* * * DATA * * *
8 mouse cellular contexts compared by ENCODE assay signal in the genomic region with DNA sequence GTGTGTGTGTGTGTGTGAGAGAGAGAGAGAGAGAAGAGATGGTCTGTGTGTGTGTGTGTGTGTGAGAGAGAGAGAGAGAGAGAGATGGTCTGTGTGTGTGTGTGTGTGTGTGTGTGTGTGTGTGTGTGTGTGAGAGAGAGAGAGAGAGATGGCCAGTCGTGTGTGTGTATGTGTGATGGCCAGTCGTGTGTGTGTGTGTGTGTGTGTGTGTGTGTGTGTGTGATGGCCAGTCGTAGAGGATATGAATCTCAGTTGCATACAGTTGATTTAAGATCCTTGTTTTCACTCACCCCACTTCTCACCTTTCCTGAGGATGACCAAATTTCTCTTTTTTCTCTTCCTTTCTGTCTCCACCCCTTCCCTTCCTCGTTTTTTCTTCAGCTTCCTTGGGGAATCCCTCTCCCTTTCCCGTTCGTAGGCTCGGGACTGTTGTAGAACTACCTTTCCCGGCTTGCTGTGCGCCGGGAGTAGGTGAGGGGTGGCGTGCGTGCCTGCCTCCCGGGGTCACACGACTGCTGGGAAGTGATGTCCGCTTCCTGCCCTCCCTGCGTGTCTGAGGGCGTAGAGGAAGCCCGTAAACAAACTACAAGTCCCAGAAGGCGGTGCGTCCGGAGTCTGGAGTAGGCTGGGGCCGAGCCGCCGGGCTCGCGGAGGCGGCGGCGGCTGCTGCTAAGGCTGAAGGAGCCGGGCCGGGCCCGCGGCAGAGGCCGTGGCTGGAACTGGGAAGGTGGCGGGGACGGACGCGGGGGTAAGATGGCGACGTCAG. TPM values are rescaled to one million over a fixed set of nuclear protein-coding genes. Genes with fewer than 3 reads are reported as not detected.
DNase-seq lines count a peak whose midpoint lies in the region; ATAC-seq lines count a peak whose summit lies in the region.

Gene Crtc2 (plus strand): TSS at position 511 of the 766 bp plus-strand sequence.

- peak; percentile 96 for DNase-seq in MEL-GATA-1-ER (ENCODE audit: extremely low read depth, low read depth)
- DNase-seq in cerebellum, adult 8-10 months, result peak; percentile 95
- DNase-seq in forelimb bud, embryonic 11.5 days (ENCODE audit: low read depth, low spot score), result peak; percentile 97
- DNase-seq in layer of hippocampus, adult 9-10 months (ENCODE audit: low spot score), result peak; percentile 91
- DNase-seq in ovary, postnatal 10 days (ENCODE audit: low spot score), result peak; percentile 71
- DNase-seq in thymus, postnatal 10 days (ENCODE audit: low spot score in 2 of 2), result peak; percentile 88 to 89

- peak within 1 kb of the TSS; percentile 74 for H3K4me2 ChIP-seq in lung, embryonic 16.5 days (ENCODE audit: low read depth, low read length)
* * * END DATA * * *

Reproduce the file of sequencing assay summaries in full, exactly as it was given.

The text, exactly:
8 mouse cellular contexts compared by ENCODE assay signal in the genomic region with DNA sequence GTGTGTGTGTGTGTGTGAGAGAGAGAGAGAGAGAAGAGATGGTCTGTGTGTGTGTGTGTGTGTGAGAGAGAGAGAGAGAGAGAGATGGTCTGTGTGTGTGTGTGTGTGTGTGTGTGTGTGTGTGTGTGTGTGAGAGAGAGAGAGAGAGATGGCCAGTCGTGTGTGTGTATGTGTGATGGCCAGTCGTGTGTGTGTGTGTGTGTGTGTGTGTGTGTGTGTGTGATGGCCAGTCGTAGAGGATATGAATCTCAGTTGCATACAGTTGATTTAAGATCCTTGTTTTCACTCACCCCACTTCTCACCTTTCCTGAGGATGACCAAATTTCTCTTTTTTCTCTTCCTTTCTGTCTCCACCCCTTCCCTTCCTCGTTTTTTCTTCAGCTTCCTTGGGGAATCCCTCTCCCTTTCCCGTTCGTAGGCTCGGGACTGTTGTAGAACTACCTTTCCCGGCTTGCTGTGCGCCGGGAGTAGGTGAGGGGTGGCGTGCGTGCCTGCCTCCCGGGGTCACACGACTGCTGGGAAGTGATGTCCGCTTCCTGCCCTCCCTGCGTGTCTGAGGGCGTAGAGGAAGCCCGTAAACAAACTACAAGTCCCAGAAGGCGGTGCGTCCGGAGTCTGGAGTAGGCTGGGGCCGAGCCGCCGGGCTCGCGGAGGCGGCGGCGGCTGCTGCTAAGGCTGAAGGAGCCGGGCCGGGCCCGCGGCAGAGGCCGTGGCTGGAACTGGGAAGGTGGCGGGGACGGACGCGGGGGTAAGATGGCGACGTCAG. TPM values are rescaled to one million over a fixed set of nuclear protein-coding genes. Genes with fewer than 3 reads are reported as not detected.
DNase-seq lines count a peak whose midpoint lies in the region; ATAC-seq lines count a peak whose summit lies in the region.

Gene Crtc2 (plus strand): TSS at position 511 of the 766 bp plus-strand sequence.

- peak; percentile 96 for DNase-seq in MEL-GATA-1-ER (ENCODE audit: extremely low read depth, low read depth)
- DNase-seq in cerebellum, adult 8-10 months, result peak; percentile 95
- DNase-seq in forelimb bud, embryonic 11.5 days (ENCODE audit: low read depth, low spot score), result peak; percentile 97
- DNase-seq in layer of hippocampus, adult 9-10 months (ENCODE audit: low spot score), result peak; percentile 91
- DNase-seq in ovary, postnatal 10 days (ENCODE audit: low spot score), result peak; percentile 71
- DNase-seq in thymus, postnatal 10 days (ENCODE audit: low spot score in 2 of 2), result peak; percentile 88 to 89

- peak within 1 kb of the TSS; percentile 74 for H3K4me2 ChIP-seq in lung, embryonic 16.5 days (ENCODE audit: low read depth, low read length)